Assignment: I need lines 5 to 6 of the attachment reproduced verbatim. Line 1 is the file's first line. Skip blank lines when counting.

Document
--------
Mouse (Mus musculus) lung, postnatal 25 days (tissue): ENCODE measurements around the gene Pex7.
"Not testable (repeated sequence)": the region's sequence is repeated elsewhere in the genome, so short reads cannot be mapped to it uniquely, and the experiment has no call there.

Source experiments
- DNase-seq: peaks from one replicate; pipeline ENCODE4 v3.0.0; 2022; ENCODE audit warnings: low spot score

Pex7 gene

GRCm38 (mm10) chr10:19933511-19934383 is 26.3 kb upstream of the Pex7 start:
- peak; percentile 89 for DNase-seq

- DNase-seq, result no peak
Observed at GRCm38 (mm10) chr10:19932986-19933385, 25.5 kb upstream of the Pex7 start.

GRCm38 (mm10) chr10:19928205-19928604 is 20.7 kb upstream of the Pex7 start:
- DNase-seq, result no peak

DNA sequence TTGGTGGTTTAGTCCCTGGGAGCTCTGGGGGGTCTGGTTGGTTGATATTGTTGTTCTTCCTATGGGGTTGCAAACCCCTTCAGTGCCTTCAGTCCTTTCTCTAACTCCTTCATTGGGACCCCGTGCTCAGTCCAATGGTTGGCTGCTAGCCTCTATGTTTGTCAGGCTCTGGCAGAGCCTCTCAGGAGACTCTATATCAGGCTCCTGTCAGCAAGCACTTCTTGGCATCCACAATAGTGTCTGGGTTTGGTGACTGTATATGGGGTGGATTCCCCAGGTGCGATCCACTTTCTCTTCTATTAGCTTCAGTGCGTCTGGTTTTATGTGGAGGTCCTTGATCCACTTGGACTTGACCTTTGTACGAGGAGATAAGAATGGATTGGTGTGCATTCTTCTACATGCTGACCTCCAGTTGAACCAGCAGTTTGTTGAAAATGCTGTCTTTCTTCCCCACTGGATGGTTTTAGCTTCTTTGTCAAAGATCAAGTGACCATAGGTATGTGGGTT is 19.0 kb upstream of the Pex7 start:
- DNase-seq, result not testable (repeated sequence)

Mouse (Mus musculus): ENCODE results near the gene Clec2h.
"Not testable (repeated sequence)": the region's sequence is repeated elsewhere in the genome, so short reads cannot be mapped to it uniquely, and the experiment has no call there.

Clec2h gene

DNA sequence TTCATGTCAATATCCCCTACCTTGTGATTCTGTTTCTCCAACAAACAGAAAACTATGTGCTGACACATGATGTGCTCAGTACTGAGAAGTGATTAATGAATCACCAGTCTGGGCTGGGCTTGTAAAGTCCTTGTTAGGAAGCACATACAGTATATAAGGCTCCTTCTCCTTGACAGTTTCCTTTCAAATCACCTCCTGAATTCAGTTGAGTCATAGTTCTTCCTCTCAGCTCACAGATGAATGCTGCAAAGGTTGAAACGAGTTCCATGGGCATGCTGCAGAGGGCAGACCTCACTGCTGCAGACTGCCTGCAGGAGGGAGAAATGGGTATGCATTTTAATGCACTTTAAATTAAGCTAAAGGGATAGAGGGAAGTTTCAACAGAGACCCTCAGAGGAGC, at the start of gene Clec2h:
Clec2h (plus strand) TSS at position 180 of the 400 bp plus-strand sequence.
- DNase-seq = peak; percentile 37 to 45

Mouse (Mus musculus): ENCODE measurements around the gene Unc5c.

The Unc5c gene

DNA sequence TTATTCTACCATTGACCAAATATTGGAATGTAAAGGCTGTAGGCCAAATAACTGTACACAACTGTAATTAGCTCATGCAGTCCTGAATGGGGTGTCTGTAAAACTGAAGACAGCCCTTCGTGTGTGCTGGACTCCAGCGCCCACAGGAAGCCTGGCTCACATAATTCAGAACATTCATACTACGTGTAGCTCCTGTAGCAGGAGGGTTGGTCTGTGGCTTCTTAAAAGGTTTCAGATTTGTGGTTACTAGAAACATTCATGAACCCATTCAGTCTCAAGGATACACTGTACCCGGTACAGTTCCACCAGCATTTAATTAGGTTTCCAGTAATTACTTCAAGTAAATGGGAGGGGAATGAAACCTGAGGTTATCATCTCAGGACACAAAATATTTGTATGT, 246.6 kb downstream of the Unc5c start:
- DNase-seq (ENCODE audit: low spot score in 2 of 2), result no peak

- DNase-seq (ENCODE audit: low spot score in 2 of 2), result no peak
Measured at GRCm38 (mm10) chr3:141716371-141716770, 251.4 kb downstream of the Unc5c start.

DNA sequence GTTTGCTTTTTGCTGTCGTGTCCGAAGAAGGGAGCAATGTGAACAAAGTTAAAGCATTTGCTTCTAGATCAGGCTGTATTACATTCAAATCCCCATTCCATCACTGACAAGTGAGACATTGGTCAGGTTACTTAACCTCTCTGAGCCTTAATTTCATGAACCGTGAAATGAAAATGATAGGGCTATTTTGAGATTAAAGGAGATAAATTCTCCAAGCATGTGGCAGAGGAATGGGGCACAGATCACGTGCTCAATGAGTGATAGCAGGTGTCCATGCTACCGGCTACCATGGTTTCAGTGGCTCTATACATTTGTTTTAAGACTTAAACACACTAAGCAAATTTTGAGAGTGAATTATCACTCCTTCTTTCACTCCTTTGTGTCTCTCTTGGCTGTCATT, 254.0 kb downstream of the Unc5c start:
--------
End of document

Pex7 gene

GRCm38 (mm10) chr10:19933511-19934383 is 26.3 kb upstream of the Pex7 start: